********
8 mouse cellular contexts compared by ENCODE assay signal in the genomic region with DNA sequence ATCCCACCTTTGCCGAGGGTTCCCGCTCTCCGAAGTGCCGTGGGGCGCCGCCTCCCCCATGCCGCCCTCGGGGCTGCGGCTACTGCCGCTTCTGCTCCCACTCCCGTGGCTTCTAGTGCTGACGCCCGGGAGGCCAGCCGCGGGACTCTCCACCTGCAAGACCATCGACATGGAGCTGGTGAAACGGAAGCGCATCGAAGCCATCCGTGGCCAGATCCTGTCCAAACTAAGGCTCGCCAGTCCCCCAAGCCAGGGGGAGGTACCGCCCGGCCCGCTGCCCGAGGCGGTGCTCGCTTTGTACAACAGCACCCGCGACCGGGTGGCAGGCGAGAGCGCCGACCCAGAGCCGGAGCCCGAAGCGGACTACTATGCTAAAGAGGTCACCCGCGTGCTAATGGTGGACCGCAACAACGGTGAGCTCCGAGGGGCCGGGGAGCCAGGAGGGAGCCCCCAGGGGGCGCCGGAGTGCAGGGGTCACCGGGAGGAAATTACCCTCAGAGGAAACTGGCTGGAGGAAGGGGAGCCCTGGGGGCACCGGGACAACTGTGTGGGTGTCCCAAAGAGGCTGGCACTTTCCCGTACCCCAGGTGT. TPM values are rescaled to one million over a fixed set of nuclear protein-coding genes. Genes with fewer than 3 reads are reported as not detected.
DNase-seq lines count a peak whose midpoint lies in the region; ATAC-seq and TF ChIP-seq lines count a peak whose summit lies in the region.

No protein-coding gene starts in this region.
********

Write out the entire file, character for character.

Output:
8 mouse cellular contexts compared by ENCODE assay signal in the genomic region with DNA sequence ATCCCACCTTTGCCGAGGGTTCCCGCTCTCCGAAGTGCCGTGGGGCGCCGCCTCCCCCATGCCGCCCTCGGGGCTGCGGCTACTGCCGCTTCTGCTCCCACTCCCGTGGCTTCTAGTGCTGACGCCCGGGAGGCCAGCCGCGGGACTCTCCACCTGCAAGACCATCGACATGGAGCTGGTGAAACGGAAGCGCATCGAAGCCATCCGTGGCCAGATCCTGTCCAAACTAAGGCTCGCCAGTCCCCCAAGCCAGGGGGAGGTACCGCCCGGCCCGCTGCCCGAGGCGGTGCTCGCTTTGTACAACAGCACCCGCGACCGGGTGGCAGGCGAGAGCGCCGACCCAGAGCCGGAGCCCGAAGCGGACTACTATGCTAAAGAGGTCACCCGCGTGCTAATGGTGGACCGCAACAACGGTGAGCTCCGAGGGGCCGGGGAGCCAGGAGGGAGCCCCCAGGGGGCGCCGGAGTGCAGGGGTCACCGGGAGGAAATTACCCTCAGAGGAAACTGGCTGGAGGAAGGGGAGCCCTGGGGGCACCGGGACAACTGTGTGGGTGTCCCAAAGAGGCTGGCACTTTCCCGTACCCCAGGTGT. TPM values are rescaled to one million over a fixed set of nuclear protein-coding genes. Genes with fewer than 3 reads are reported as not detected.
DNase-seq lines count a peak whose midpoint lies in the region; ATAC-seq and TF ChIP-seq lines count a peak whose summit lies in the region.

No protein-coding gene starts in this region.